David-Neel was a skilled and objective observer whose intimate knowledge of Tibetan and Sanskrit languages enabled her to interpret and convey to Western readers much concerning Tibet that was hitherto hidden behind a veil of ignorance and misinformation. Her account of her journey to Llasa ranks among the great travel stories in literature. Her sense of humor is illustrated by her reply to a woman who wrote and asked her to kill her husband by magic. She replied, "Dear Madam, if I had to kill all unfaithful husbands, the world would be populated only by widows."

David-Neel's published works include Le Modernisme et le Buddhisme du Bouddha (1911); My Journey to Lhasa (1927); Initiations & Initiates in Tibet (1931); With Mystics and Magicians in Tibet (1931), retitled Magic and Mystery in Tibet; Tibetan Journey (1936); Buddhism, Its Doctrines and Methods (1939); A L'ouest Barbare de la Vaaste Chine (1947); L'inde: hier-aujourd'hui-demain (1951); and Le vieux Tibetface a la Chine nouvelle (1953).

Arundale, Rukmini Devi (1904-1986)

A Theosophist noted for her significant contributions to the revival of Indian classical dance and as a campaigner for animal welfare, Rukmini Devi was born in Madura in South India on February 20, 1904. Her father, Nilakanta Sastry, was a professional consulting engineer to an Indian prince. Rukmini Devi was educated at a Madras (now Chennai) College. At the age of 16 years, she married George Arundale, the third International President of the Theosophical Society.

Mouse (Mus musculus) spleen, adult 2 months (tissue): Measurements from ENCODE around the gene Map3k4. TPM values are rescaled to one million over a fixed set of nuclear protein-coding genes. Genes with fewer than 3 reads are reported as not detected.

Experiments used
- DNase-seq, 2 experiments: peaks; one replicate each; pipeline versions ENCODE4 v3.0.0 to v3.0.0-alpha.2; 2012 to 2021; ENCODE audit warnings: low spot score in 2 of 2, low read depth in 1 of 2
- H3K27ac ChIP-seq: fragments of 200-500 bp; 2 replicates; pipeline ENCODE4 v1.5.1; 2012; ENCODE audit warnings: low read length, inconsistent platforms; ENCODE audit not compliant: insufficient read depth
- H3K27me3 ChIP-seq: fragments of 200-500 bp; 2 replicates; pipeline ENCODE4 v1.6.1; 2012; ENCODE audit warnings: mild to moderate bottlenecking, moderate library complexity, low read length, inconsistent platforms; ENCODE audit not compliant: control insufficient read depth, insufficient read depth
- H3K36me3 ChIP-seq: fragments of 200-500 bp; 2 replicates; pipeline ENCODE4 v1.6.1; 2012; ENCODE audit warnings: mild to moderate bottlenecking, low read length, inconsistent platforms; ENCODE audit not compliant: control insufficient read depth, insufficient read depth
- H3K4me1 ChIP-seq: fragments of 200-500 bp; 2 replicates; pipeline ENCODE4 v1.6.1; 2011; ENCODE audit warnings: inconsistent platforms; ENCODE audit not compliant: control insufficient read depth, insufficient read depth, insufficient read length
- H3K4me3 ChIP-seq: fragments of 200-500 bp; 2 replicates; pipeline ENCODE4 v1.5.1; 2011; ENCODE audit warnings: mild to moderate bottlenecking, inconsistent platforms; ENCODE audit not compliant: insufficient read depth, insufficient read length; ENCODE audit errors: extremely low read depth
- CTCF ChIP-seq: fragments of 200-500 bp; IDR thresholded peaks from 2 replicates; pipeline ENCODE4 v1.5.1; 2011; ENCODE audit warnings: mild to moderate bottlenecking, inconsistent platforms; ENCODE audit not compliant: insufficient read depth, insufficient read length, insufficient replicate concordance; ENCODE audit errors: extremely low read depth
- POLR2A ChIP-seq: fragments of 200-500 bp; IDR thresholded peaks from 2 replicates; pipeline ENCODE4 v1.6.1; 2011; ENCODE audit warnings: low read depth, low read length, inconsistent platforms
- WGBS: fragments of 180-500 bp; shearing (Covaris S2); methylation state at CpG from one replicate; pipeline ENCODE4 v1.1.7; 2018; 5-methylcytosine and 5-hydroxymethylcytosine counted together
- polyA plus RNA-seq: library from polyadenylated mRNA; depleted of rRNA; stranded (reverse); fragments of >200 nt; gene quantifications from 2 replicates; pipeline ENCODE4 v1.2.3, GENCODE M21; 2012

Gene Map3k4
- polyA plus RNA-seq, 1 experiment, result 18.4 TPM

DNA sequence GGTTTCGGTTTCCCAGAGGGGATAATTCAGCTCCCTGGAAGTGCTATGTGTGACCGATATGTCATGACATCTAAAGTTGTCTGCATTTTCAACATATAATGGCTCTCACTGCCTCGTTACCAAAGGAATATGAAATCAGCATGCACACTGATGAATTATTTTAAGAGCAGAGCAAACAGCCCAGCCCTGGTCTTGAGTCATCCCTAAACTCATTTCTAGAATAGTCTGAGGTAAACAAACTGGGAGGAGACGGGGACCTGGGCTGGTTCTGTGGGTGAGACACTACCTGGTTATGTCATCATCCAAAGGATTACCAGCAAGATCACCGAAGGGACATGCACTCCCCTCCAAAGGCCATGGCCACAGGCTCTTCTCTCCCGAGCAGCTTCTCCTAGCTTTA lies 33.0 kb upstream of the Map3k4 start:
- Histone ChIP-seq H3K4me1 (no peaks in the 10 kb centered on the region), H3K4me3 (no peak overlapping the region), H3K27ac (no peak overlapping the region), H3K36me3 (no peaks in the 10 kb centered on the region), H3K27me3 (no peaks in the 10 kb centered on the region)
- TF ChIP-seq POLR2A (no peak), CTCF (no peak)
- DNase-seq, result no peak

From an early age, Rukmini Devi showed exceptional talent as a dancer; Anna Pavlova, the celebrated ballerina, en-couraged her to pursue a career in Indian dance. In January 1936, she founded the International Academy of the Arts at Adyar, known as Kalakshetra (Sanskrit kala meaning "arts" and kshetra meaning "sacred place"). Through her Academy, Rukmini systematically promoted Indian dance. The then-current practitioners of the art were not held in high regard; so she used her artistic sensibility to enhance the image of the traditional dance.

She replaced the existing style of costume with those of better quality and design and added a lavish amount of jewellery. She persuaded first-class musicians and dance instructors to join the faculty, dedicated to artistic excellence. In addition to her work in reforming Indian dance, Rukmini was an energetic campaigner for animal rights and also a strong advocate of vegetarianism.

Rukmini died in a hospital in Chennai on February 24, 1986. Her body was brought to Arundale House at the international Theosophical headquarters in Adyar and was cremated in the part of the estate known as Besant Gardens.